New Data Act 2022: Key Features and Effects on File Sharing

On Feb. 23, the European Commission released the “European Data Act” aimed at improving data sharing in the European Union. The Act will set up rules on who can use and access what data and for which purposes. The proposal will affect all economic sectors in the EU, especially industries that work with and share CAD files. Though there are many amendments to come, the framework of the new proposal is clear.

The main goal of the Act is to provide a more equal footing in terms of access to data for both users and providers. The new regulations will ensure fairness by setting up rules regarding the use of data generated by the Internet of Things (IoT) devices. According to the Commission, applying the rules will make more data available and are expected to create €270 billion of additional GDP by 2028.

What does the Act mean for entrepreneurs?

In general, the new rules focus on Business-to-business (B2B) and Business-to-Government (B2G) data sharing. It brings clarity to these processes, thus harmonizing economic relations and preparing the way for the digital economyand green transition. The Data Act will apply to device manufacturers, providers of digital services, and other IoT-related products as well as public authorities in the EU.

And about the changes it brings:

  1. Creators are now obliged to provide consumers and businesses with access to data derived from IoT devices. Usually, the data is captured and held by a manufacturer or a designer and the rights of the product’s owner are unclear. Under the Act, the owner will be able to use the data for aftermarket purposes. For instance, a business owner may use data from an IoT manufacturing device to perform maintenance on their own instead of using the provider’s services.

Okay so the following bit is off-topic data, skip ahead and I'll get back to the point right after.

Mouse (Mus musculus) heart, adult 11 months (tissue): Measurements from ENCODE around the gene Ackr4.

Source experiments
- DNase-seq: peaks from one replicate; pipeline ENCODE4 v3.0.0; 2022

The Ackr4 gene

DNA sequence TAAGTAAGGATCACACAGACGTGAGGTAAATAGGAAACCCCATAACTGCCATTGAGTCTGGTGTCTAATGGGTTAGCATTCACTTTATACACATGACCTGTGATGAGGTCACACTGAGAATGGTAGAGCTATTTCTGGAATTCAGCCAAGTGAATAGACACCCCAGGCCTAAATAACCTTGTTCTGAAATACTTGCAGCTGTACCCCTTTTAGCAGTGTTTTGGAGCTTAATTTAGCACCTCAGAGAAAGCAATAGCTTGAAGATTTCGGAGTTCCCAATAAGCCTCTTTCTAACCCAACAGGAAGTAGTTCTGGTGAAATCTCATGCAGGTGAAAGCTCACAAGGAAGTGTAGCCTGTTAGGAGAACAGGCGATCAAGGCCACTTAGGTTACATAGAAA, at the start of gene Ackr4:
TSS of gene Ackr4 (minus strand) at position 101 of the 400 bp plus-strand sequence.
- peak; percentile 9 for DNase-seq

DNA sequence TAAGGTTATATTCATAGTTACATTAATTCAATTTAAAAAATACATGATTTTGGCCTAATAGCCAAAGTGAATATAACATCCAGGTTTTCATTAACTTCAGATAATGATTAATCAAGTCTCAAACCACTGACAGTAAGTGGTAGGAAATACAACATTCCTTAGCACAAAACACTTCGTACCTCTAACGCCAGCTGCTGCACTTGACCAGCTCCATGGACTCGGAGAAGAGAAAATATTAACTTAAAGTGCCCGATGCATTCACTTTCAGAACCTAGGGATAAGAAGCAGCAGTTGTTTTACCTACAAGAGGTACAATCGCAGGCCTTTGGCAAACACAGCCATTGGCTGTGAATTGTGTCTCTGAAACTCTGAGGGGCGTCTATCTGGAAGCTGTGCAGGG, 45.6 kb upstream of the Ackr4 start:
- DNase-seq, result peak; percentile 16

2. The Act prevents abuse of contractual imbalances in data sharing. This will help create more small-business-friendly data-sharing agreements. The Commission plans on releasing non-binding model contract terms that will further empower small enterprises.
  3. Neither data holders nor third parties will be allowed to prevent the user’s data sharing in any way. Only small companies will be excluded from these strict rules but only if they are independent of larger players.
  4. The Act obliges businesses to provide data to governmental bodies in certain situations. There are conditions for it, so the men-in-black will only lay their hands on your stuff in case of an emergency.
  5. It mandates cloud service providers to implement safeguard measures. It also enables cloud users to switch cloud providers without them charging additional fees.
  6. The content of databases generated by IoT is protected under the Act.

These changes will greatly impact the economy of the EU, helping small and medium-sized enterprises (SMEs) to find their way around data.

Apart from economical changes, like providing IoT users with data needed for maintenance, the Act will also improve security. For example, when you buy a regular product, you automatically acquire all parts of it. But when you buy a data-generating product, it is not clear who can do what with the information it gathers. Under the Act, both entrepreneurs and businesses will have more control over the data generated by smart devices.

Excluding middlemen, such as IoT product manufacturers help ecology too. If you possess the data from the device, such as error logs, you will know exactly what’s wrong with it. So you may choose to fix a device yourself or give it to a cheaper repair shop. Doing so will increase the device’s lifespan and contribute to sustainability goals.

Under the Data Act, SMEs in EU countries will have more possibilities to compete and innovate due to the broader access to data. It will be easier for them to switch providers, thus encouraging even small enterprises to participate in the digital economy.

What’s next?

The Council of the EU and the European Parliament still need to assess the Act and adopt all amendments. But when it’s done, the proposal will be in effectimmediately across all Member States. The European Commission calls for feedback on the Act. It will be open from May 28 to June 25, and if you are a private or public stakeholder, you may leave your ideas and remarks there.